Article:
We all know what a lousy third-quarter Merrill Lynch had — it reported the worst loss in its 93-year history (a $2.3 billion net loss along with a staggering $8.4 billion in bond write-downs). As a result, CEO Stan O'Neal was forced into retirement. Was that fair? Richard Bove, the outspoken securities analyst at Punk Ziegel & Company, says O'Neal was scapegoated. “Pin The Tail on O'Neal, blame him for all of the company's current problems and kick him out,” Bove wrote derisively in an October research report (titled, “Merrill Lynch Makes Another Bad Decision — Part 3”). Bove believes Merrill is a better firm because of O'Neal's strategies. Read on to find out why.
Registered Rep.: You told us that you thought O'Neal should be fired as CEO, but kept at Merrill in some capacity. Can you explain that? I mean, Merrill suffered a pretty big hiccup.
RICHARD BOVE: When Stan O'Neal took over Merrill in 2001, the company had a $1.3 billion loss in the fourth quarter, which, on a relative basis, might have been as big as the one in the third quarter this year. As a result of the things that Stan O'Neal did, the company's earnings have almost increased tenfold from what Merrill earned in 2001 to 2006. In addition, in 2006 the company's earnings were almost double the highest level of earnings the company had ever hit, and that occurred in 2000. So it's clear that despite the fact that he has made some fairly significant errors in managing certain portions of the company, he's also restructured the company in a fashion that makes it a much stronger entity.
RR: What went wrong?
BOVE: I don't know. But the error that Merrill makes constantly, which I like to call the “Merrill Disease,” is that it tends to become highly involved in fads — no matter what the fad is. And we can take this back to 1989, 1990, where it became enthralled with junk bonds, then decided it hated them; where it got involved with Latin America, and then decided it hated that. You can take it through the late part of the 1990s when it was heavily involved in the scandals around investment banking and research.
RR: Where should Merrill be going?
BOVE: I think O'Neal has put it exactly on the right track. I think that all of the steps that he's made in the five years since he's been at the head of this company — from a strategic standpoint — are correct. In other words, he took the company overseas, which was absolutely critical because that's where most of the business is. He built its capital markets expertise, increased its trading capability. All of these things were the right things to do. And, at the same time, he attempted to maintain its position as the number one retail seller of securities and other financial products in the United States. So I think from the standpoint of strategic direction, he simply didn't do anything wrong.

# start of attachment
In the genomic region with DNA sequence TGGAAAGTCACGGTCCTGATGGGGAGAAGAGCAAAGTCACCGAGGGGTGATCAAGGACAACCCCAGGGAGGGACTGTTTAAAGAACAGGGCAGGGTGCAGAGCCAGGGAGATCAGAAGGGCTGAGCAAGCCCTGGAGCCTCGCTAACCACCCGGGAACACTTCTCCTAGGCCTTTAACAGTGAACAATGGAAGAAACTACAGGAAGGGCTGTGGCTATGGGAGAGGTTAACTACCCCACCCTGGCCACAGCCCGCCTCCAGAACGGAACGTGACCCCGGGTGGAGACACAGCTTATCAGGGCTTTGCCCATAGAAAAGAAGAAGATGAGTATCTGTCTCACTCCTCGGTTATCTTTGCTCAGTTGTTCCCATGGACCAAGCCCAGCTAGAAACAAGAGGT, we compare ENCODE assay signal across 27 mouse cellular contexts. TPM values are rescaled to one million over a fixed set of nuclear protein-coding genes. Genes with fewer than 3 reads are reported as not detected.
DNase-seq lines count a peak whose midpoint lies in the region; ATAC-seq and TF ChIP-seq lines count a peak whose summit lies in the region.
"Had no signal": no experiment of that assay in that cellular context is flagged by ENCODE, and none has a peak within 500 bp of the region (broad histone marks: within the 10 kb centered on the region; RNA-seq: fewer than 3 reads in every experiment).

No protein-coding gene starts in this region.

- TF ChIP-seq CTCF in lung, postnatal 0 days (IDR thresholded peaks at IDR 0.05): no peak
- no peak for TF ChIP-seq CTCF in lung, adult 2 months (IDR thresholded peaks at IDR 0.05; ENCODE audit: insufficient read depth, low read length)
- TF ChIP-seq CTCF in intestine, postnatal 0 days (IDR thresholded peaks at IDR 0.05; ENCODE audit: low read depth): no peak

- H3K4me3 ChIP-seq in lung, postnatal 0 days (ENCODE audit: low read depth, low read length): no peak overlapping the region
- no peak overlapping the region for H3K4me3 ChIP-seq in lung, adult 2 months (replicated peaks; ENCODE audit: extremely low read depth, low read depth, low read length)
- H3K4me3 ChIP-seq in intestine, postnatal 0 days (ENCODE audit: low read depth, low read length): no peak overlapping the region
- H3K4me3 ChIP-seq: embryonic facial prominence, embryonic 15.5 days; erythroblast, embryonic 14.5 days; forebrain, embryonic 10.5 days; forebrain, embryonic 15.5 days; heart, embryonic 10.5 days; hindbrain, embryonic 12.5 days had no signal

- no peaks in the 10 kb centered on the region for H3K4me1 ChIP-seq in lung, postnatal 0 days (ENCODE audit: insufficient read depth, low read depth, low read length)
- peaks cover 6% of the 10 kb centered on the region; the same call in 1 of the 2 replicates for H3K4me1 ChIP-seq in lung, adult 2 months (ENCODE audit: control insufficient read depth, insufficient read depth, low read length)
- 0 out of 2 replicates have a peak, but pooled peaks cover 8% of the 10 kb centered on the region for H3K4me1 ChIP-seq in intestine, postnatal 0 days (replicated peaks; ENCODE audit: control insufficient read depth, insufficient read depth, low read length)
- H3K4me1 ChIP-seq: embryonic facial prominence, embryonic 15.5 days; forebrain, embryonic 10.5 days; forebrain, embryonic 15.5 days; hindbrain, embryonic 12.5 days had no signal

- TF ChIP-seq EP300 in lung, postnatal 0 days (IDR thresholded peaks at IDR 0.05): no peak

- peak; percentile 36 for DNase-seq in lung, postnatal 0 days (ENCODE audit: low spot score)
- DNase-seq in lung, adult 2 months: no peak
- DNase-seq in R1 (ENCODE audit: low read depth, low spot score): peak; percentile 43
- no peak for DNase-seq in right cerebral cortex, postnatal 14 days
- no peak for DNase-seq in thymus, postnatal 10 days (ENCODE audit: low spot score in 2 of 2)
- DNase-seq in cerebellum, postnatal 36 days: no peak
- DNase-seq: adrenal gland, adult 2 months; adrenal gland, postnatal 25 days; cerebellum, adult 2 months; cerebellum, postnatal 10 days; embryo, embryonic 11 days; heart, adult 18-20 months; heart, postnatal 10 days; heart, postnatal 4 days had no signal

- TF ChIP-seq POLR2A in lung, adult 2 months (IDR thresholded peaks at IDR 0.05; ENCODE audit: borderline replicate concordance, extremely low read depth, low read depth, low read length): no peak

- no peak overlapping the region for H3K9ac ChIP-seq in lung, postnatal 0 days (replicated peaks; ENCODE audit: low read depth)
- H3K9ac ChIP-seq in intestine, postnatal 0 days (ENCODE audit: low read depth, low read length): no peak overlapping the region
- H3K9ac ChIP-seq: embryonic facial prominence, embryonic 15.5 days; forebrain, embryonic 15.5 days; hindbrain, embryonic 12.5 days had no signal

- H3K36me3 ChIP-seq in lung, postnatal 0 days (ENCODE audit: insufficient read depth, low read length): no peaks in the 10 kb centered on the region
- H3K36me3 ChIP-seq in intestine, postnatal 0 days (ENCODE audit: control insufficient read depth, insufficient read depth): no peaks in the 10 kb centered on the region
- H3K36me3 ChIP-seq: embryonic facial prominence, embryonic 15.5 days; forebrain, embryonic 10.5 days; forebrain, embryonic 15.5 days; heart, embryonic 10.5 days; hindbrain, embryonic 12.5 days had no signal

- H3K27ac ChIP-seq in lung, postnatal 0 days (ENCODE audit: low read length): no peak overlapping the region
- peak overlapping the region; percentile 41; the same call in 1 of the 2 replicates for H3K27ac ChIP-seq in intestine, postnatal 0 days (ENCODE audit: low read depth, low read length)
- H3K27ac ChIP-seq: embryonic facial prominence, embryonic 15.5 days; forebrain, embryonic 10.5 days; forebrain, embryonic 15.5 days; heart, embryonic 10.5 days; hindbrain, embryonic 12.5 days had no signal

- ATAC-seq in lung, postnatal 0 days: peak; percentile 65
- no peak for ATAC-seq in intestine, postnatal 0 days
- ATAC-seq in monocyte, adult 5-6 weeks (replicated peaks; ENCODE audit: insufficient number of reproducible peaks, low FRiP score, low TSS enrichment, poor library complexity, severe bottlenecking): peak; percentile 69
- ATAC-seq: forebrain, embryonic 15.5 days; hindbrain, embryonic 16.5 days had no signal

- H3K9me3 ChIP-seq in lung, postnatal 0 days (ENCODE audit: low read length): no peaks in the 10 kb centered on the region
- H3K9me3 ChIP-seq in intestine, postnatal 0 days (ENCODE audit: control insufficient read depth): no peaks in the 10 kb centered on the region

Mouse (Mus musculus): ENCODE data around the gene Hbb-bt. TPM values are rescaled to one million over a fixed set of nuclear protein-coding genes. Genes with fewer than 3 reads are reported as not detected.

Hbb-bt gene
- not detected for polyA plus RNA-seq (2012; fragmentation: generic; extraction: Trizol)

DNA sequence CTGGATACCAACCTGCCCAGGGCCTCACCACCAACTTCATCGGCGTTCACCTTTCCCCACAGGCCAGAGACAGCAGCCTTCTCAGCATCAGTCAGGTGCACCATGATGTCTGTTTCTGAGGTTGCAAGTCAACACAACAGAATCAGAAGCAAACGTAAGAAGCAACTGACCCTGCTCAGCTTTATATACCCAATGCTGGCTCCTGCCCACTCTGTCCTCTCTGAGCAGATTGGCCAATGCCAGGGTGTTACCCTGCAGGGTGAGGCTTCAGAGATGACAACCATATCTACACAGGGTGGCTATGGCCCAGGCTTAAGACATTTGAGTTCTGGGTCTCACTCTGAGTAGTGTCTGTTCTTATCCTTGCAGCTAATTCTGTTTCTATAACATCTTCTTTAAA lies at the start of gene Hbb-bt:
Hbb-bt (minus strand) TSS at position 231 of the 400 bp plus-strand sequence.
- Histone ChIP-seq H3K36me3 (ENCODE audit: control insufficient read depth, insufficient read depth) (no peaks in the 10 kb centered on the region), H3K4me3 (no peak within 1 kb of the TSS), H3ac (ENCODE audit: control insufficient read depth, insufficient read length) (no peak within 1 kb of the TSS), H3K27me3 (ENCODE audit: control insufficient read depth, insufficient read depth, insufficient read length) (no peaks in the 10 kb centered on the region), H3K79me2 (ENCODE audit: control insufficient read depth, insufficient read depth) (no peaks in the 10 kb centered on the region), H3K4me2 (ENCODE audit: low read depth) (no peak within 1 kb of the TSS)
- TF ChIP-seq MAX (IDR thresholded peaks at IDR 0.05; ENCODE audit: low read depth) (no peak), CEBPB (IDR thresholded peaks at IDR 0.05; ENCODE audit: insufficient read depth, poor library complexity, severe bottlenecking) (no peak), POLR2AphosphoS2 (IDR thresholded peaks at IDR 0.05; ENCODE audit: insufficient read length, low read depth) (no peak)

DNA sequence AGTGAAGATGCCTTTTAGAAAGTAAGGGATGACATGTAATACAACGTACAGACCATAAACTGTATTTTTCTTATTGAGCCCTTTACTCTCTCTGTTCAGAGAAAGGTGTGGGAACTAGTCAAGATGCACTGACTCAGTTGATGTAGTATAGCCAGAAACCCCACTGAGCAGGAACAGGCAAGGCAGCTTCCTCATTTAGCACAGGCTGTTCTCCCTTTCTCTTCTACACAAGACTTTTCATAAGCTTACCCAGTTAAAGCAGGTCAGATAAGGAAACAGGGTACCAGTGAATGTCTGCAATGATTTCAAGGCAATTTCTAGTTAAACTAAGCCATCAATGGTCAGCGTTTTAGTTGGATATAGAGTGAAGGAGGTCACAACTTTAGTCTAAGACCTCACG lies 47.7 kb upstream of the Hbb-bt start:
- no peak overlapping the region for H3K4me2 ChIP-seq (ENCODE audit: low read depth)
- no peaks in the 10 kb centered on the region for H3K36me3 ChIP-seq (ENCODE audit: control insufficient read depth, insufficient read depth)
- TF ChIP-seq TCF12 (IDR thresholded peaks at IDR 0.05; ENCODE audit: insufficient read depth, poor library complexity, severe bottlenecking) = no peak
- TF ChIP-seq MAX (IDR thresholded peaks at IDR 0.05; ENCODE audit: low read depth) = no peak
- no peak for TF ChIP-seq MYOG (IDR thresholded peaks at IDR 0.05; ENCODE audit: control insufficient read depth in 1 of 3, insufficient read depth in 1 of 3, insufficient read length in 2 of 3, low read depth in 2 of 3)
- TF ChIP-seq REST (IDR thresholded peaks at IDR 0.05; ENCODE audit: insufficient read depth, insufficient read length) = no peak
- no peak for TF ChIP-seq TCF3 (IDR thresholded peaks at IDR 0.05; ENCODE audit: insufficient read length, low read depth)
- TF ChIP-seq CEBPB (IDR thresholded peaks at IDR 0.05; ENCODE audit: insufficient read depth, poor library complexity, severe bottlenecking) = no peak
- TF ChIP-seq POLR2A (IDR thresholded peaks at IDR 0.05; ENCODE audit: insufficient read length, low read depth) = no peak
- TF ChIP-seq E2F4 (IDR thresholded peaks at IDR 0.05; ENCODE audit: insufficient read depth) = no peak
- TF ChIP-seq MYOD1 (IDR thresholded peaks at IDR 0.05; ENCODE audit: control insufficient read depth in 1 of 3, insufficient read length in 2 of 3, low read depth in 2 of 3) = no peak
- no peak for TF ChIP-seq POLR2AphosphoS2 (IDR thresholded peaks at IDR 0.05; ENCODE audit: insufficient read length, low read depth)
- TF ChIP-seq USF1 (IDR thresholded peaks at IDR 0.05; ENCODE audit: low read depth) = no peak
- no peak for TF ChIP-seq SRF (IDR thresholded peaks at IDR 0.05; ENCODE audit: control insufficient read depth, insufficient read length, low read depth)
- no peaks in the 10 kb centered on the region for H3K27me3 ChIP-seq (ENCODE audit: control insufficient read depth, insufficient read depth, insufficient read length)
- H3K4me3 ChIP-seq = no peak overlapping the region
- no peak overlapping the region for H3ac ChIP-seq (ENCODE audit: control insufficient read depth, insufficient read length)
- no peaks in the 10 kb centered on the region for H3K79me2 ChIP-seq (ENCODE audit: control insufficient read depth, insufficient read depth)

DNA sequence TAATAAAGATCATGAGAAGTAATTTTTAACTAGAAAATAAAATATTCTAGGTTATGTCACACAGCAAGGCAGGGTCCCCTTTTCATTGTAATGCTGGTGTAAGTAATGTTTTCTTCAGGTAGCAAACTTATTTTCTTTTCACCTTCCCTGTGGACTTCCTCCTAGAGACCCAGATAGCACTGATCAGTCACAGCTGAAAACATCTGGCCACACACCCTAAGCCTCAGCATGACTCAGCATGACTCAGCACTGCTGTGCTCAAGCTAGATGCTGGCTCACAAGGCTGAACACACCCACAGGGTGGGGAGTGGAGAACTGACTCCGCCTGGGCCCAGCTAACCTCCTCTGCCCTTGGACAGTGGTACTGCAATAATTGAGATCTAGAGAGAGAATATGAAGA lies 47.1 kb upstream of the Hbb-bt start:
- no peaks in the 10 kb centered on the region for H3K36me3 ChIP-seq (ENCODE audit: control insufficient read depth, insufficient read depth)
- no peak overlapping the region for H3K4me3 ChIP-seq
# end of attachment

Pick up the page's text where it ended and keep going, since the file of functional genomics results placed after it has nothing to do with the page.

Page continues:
RR: What about the Wachovia bid?
BOVE: It was a vicious rumor put into The New York Times by someone who wanted to oust Stan O'Neal. The only one who ever heard it was the guy who created the rumor and The New York Times. Everyone else refers to The New York Times article, but no one else has any basis to say that Merrill Lynch ever attempted to merge with Wachovia. Anybody who wasted their time calling Wachovia would find out that the story was totally false. [The NYT stands by its story, telling Registered Rep. the unnamed source was “reliable.”]
RR: It does seem rather crazy.
BOVE: Well, if people understood how large Merrill Lynch is, that it has over $1 trillion in assets, and that it has probably over 30,000 people working for it, they would understand that there was never any probability whatsoever of Merrill Lynch merging with Wachovia. Certainly a bank that is roughly a third smaller than Merrill Lynch is not going to buy Merrill Lynch.
There are only three banks in the United States that have the size to buy Merrill Lynch: Bank of America, Citigroup and JP Morgan. Bank of America and Citigroup clearly are not going to do it at the present time given their issues. And JP Morgan would devastate its earnings and ruin its stock price if it did, so it's not likely to. And there's no foreign entity that I think will step up and buy it, because if a foreign entity owns Merrill Lynch, Merrill Lynch runs the risk of losing a third of its customers.
RR: So, you are a buyer of Merrill stock?
BOVE: I'm a seller.
RR: If you're a financial advisor at Merrill Lynch, what's the impact on you? I guess you're just a little embarrassed.
BOVE: I don't think there's any impact. I think Merrill Lynch is certainly one of the finest investment banking/brokerage companies in the world, and I don't think that's changed. I think that if you get beyond the hyperbole and the desire to paint this guy O'Neal as a devil, you realize that he actually has meaningfully strengthened this firm, and that Merrill Lynch is better able to compete today over the long period than it's ever been. So I don't think there's any reason whatsoever to feel embarrassed about working for Merrill Lynch, because it's still, in my view, one of the best places anybody can work in this industry if you're a retail representative.